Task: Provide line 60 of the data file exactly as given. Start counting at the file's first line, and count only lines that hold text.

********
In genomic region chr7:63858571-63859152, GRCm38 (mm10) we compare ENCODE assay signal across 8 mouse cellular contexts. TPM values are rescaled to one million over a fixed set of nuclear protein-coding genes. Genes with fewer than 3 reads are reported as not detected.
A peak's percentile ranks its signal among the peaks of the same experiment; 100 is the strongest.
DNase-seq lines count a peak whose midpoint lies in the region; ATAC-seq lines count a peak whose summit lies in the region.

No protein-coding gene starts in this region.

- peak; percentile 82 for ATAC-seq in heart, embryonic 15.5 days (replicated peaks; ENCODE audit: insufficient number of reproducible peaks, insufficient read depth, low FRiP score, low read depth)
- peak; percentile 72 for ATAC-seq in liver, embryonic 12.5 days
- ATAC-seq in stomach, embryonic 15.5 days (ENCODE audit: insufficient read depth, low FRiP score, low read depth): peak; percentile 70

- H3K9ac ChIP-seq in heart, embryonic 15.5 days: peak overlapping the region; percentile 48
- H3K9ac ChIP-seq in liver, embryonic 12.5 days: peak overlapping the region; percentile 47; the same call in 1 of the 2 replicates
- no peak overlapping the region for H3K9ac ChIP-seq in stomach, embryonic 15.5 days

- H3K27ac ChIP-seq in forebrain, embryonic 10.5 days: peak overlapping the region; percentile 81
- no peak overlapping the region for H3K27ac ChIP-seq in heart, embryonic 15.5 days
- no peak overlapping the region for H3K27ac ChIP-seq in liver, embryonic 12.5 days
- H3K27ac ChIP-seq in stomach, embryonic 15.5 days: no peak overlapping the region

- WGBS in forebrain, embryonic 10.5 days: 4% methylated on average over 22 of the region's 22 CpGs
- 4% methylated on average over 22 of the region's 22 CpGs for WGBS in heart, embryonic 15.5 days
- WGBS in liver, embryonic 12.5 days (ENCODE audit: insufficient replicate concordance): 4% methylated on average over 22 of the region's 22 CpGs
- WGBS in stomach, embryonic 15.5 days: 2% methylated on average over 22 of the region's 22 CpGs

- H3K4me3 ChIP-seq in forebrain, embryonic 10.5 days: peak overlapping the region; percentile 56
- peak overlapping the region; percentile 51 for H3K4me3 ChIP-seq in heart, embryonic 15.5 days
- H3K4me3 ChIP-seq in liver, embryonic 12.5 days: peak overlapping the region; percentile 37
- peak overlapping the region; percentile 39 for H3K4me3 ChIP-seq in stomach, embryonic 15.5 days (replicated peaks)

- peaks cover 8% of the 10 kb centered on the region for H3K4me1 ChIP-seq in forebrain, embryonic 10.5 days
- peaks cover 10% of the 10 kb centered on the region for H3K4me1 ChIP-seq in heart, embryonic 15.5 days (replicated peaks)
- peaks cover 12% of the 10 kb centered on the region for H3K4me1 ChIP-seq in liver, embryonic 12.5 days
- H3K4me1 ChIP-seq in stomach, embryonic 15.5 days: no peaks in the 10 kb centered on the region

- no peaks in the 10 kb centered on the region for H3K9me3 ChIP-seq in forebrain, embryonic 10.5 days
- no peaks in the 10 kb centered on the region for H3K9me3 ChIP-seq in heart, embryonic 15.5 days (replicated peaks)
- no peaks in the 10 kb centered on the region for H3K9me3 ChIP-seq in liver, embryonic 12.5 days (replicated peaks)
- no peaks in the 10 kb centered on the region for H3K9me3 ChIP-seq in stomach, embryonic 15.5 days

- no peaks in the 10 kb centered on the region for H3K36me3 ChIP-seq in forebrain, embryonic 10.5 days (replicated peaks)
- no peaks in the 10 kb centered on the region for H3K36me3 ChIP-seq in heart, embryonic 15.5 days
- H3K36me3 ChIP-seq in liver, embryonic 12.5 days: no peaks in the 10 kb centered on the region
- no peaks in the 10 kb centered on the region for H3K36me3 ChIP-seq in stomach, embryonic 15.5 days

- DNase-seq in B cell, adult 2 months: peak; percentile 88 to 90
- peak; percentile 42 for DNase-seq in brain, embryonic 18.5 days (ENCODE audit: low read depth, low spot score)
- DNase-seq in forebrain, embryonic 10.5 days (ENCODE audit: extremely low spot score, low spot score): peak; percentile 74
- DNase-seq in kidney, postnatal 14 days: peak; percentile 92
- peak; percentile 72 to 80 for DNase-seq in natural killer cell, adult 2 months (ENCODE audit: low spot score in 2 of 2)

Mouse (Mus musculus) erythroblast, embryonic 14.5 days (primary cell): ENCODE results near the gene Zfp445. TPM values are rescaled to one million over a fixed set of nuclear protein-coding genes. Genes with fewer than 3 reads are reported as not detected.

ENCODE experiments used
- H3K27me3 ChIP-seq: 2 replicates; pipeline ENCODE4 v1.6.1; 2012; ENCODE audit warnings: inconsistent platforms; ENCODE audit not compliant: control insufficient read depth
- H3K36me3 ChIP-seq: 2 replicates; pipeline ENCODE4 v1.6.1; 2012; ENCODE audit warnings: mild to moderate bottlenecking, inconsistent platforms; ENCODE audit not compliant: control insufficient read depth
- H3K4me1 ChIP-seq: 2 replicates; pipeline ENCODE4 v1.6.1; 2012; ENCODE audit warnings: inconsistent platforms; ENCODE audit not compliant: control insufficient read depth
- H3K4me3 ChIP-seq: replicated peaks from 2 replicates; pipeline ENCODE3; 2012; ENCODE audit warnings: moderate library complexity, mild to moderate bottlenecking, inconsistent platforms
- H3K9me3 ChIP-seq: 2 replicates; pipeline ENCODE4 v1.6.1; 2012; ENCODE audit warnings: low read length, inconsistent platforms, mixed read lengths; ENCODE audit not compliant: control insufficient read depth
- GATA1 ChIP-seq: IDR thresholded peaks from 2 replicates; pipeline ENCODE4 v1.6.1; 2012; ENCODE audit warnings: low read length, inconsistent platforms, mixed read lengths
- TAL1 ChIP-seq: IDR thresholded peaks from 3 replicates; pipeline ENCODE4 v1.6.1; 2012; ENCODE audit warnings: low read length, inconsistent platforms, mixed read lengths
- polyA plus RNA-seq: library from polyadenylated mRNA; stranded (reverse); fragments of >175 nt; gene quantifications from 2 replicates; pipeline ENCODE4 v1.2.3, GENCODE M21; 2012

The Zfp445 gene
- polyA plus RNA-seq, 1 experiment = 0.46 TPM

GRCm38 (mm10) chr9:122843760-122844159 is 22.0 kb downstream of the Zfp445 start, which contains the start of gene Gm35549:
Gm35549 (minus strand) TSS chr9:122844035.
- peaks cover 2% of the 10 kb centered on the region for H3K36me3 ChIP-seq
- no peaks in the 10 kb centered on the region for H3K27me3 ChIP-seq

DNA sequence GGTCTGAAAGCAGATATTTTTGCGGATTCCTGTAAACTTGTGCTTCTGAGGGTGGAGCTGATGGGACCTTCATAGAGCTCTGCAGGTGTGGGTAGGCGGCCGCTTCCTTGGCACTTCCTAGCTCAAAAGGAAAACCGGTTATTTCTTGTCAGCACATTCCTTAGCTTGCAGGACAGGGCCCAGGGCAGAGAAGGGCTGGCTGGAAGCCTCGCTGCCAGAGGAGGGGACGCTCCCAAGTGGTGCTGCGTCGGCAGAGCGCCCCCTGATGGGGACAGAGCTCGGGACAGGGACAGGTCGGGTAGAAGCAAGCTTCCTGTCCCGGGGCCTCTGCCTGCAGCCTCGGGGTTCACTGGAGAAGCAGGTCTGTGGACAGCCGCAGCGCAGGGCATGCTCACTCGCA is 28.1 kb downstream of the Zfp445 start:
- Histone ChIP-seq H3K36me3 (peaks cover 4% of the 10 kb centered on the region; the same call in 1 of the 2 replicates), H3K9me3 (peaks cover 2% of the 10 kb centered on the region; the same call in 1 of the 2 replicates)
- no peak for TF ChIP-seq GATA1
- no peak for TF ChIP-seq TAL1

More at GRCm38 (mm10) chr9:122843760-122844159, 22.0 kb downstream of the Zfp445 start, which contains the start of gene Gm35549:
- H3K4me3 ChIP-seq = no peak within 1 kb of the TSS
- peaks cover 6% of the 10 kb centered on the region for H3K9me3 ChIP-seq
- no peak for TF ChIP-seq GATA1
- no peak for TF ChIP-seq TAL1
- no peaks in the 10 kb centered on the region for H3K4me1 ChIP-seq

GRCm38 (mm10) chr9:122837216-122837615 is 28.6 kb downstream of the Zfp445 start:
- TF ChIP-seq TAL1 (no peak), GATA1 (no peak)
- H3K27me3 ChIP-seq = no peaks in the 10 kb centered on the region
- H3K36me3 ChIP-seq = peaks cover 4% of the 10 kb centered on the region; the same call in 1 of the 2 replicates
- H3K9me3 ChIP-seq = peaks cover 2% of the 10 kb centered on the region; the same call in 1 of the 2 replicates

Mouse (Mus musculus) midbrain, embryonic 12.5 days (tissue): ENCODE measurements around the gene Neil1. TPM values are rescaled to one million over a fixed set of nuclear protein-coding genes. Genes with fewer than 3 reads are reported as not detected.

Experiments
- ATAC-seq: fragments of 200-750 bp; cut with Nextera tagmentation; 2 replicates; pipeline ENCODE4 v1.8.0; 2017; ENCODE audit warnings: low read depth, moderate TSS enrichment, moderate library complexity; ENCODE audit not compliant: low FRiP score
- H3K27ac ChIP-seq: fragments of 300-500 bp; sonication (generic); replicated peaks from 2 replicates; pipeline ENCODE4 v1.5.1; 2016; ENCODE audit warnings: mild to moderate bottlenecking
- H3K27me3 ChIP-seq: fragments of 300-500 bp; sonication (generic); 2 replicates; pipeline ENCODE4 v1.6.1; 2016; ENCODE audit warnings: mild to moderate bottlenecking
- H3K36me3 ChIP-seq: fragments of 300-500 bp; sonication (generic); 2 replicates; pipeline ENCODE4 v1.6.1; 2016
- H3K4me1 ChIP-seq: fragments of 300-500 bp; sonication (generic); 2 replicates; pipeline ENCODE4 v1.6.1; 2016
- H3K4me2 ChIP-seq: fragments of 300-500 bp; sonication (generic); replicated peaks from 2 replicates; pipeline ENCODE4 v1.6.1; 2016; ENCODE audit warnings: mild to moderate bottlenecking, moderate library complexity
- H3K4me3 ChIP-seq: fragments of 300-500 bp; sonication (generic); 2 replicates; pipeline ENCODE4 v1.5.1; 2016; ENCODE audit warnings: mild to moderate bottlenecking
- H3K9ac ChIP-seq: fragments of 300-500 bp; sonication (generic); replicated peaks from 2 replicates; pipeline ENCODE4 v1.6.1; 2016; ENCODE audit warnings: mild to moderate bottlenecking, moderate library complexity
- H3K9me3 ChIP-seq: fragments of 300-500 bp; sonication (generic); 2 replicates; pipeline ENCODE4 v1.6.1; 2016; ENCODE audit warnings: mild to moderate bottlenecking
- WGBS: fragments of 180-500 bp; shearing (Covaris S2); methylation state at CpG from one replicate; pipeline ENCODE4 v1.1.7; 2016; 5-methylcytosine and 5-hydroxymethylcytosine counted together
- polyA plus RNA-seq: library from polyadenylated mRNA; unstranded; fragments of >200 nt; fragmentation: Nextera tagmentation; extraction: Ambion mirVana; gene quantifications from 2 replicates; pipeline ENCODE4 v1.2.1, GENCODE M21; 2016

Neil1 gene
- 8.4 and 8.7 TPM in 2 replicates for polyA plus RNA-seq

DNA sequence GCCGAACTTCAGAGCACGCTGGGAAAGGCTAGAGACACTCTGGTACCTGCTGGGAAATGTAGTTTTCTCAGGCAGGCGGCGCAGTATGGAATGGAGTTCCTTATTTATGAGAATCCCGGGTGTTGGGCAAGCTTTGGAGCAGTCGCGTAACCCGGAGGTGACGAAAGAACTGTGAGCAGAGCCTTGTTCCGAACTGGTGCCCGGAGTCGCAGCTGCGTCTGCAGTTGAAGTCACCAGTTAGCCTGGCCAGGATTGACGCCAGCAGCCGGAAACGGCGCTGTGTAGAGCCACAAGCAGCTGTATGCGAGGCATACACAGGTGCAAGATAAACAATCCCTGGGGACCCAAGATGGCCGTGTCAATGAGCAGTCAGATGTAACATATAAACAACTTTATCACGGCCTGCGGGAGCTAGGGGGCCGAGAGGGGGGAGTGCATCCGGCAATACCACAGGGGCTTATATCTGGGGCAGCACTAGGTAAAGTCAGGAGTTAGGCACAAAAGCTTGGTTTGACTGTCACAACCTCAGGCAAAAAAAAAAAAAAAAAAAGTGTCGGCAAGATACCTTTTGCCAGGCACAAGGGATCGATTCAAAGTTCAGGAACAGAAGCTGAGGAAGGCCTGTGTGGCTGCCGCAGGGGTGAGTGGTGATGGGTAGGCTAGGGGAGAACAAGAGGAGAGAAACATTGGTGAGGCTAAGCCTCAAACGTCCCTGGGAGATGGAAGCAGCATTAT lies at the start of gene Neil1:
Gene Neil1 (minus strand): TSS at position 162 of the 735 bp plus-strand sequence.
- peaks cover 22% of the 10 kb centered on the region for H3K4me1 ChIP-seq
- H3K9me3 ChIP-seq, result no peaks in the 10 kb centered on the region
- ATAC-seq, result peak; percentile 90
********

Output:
More at GRCm38 (mm10) chr9:122843760-122844159, 22.0 kb downstream of the Zfp445 start, which contains the start of gene Gm35549: